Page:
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Defer reopening of schools

The news that schools in several parts of India will reopen soon is disturbing. Andhra Pradesh has already set in motion a phased reopening of schools to cover all the classes. The Pondicherry government has also partially reopened schools. The Tamil Nadu government is now planning to hold consultations before deciding to reopen. It is important to realise the dangers involved in doing so at the time of COVID-19.

Children can be ‘super spreaders’ of viral infections, and COVID-19 is no exception. After the summer or winter holidays, when schools resume, it is not unusual to see several children falling sick due to influenza, and soon everyone in their households also catches the infection.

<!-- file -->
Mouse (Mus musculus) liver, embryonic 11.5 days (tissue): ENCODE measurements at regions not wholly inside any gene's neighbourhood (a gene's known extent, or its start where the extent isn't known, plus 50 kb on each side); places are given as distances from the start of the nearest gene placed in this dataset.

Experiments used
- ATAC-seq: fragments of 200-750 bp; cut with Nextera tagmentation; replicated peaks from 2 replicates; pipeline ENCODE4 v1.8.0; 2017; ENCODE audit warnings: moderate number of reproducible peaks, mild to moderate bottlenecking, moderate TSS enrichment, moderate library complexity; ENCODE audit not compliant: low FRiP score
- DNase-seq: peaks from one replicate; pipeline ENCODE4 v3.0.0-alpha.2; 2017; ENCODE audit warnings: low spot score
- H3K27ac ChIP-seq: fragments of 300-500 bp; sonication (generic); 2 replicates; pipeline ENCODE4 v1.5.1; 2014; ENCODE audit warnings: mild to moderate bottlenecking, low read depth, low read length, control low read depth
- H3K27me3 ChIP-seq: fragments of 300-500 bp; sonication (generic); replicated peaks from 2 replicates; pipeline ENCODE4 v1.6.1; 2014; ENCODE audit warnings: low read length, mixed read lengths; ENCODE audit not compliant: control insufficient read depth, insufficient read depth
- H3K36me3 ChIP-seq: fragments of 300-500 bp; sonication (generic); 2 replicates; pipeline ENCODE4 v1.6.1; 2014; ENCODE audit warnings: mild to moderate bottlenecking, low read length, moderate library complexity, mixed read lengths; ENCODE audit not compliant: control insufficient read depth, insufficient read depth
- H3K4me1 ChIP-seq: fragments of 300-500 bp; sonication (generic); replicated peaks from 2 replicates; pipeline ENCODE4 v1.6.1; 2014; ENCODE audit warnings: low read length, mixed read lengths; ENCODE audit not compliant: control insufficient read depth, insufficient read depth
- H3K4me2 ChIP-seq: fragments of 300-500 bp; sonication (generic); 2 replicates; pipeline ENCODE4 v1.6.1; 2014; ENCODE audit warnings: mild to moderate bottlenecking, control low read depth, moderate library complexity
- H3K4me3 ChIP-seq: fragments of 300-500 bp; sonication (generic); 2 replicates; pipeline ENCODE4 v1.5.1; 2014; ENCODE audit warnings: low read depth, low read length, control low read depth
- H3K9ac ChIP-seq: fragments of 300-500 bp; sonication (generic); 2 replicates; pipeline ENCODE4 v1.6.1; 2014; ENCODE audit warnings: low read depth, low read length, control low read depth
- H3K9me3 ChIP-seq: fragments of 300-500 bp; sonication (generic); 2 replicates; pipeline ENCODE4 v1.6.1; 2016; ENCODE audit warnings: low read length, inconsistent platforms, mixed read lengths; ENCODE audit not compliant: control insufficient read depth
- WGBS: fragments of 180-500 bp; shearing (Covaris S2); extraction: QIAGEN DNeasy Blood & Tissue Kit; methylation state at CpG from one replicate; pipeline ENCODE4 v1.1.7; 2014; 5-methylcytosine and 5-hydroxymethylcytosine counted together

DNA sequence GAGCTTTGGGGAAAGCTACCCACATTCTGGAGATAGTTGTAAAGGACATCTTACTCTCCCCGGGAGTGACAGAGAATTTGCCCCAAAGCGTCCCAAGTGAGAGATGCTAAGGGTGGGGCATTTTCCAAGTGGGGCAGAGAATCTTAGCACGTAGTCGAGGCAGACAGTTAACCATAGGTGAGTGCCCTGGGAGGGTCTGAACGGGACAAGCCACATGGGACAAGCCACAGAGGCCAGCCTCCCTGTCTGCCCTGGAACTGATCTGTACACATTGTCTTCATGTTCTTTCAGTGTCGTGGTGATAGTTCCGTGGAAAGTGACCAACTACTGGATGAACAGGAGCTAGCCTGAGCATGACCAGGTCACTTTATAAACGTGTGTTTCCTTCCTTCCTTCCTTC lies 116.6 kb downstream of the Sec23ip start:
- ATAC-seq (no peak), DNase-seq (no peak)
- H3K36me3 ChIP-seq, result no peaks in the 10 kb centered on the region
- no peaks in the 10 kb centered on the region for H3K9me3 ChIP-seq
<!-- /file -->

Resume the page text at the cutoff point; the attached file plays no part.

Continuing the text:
In the case of COVID-19, the danger is not for the children but for their parents and grandparents. Thanks to the lockdown and the extraordinary precautions taken, a large number of the elderly in India have, thus far, been protected from the virus. This may explain the lower numbers of COVID-19 and also the very low mortality rates — perhaps, one of the lowest in the world. Right now, the COVID-19 situation in India is improving with the number of cases going down. If the schools are reopened prematurely, there is a big risk that the children can not only infect each other but also those in their homes.